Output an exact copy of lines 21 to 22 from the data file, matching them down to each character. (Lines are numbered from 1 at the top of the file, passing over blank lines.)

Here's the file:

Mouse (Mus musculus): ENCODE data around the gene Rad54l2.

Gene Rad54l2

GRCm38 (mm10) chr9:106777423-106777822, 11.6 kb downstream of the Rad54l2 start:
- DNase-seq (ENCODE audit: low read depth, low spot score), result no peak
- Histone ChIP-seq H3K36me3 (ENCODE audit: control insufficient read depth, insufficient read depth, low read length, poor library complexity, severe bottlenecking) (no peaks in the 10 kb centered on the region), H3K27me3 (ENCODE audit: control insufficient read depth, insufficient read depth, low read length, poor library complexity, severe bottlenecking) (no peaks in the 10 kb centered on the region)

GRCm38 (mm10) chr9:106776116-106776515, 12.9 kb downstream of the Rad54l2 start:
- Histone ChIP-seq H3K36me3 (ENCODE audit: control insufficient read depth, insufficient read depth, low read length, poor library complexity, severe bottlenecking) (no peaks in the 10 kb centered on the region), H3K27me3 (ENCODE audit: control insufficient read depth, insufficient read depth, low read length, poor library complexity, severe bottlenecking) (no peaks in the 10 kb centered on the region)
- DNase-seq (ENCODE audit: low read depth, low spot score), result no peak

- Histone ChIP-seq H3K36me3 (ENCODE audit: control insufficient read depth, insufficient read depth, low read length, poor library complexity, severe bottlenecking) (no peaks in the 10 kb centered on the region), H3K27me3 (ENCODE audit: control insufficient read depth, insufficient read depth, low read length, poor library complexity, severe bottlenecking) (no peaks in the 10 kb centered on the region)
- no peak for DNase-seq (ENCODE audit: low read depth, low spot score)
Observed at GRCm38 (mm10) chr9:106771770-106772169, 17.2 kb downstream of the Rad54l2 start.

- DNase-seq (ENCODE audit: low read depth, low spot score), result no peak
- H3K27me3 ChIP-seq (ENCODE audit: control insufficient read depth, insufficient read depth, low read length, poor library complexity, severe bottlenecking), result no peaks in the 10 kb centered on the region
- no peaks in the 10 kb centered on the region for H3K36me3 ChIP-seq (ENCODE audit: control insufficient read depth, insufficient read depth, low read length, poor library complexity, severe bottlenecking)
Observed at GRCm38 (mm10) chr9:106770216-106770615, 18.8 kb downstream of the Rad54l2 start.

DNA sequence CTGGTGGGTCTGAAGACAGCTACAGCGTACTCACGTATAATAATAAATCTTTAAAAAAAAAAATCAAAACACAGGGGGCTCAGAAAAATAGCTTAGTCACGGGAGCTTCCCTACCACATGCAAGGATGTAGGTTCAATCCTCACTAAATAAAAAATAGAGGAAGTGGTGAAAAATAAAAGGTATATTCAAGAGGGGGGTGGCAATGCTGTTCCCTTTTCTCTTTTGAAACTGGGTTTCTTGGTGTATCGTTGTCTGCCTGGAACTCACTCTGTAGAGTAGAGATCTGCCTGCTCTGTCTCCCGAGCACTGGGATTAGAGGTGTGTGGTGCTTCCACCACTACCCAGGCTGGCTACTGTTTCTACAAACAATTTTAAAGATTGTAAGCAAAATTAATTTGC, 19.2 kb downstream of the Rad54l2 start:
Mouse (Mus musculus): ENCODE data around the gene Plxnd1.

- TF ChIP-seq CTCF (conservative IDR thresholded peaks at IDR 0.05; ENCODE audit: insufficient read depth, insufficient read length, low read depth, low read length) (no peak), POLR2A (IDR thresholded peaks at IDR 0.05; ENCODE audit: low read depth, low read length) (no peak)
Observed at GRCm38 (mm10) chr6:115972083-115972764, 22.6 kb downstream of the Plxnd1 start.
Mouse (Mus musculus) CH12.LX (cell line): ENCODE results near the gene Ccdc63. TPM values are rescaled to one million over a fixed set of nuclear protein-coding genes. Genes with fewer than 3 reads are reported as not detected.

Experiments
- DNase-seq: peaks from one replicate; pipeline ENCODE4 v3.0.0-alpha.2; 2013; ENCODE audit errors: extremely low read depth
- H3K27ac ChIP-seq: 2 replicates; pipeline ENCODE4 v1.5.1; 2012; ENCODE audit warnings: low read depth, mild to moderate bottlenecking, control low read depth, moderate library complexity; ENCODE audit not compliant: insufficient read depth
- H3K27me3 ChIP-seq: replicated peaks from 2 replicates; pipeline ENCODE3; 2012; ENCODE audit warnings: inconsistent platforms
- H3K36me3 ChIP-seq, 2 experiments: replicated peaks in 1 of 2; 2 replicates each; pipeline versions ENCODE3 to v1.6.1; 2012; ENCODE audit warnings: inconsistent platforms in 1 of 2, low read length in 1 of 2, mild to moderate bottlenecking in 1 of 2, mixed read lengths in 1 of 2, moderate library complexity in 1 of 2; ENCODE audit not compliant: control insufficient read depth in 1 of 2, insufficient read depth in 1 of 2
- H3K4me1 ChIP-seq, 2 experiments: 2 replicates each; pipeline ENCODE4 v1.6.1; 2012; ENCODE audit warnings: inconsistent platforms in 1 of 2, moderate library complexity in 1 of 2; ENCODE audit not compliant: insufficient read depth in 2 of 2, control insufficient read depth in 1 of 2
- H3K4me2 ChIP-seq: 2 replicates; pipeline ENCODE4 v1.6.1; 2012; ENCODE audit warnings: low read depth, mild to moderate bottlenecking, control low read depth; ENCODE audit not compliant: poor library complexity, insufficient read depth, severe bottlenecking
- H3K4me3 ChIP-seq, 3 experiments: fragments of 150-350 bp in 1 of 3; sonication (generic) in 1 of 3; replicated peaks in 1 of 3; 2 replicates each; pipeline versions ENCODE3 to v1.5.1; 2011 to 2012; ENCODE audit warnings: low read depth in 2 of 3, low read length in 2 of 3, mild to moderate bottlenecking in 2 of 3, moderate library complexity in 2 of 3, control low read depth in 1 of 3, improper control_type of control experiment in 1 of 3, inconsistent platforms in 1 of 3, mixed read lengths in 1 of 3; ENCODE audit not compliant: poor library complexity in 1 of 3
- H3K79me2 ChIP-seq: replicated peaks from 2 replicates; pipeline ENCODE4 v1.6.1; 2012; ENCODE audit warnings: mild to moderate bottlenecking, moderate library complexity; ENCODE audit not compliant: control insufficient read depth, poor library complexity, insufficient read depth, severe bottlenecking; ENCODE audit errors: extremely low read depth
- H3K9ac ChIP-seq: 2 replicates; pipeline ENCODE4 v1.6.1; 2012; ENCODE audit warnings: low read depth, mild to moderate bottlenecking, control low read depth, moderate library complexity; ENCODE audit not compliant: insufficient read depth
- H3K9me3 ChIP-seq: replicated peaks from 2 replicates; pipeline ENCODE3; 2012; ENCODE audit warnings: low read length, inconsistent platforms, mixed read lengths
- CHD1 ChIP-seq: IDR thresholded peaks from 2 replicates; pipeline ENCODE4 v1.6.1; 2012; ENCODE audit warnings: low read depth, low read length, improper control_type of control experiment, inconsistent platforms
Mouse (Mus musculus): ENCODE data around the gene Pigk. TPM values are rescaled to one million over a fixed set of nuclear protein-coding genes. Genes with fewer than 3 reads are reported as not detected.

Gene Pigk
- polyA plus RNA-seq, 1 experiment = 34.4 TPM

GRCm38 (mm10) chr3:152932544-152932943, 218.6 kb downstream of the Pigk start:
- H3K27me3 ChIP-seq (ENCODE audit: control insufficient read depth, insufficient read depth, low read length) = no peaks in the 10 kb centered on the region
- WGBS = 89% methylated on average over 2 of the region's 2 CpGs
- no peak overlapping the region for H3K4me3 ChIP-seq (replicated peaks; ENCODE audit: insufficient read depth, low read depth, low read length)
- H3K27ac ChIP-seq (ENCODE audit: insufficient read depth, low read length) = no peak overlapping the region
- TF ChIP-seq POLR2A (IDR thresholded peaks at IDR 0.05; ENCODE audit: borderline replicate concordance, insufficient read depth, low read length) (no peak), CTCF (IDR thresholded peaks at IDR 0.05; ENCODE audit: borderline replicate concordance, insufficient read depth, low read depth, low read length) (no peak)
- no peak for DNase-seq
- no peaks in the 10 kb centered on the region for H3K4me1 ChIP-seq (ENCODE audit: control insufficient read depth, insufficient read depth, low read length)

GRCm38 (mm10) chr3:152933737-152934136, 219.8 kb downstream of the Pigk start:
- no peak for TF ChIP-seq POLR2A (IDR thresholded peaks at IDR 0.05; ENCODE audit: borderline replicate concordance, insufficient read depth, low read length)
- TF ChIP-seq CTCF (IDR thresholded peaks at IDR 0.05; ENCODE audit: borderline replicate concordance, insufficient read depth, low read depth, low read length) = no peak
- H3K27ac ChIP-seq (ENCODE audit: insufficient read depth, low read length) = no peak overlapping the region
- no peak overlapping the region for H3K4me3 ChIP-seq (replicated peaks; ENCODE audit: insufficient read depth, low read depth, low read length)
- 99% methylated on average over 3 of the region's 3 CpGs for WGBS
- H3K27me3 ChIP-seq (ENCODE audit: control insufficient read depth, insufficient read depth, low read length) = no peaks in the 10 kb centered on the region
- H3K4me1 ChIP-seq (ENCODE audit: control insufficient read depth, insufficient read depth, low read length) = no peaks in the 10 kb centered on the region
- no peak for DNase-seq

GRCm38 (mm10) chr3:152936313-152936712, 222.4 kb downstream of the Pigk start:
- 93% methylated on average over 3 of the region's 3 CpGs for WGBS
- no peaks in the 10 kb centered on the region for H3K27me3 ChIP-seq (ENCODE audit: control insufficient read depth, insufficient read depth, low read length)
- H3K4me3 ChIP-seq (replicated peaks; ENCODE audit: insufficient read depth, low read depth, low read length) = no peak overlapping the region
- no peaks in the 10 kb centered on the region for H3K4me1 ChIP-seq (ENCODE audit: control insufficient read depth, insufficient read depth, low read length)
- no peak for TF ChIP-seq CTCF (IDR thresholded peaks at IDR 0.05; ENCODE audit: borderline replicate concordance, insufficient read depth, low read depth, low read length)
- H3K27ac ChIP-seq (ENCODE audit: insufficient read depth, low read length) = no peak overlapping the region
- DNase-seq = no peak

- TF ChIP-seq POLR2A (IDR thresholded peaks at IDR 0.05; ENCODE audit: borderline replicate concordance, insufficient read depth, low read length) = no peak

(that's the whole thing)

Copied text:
Experiments
- DNase-seq: peaks from one replicate; pipeline ENCODE4 v3.0.0-alpha.2; 2013; ENCODE audit errors: extremely low read depth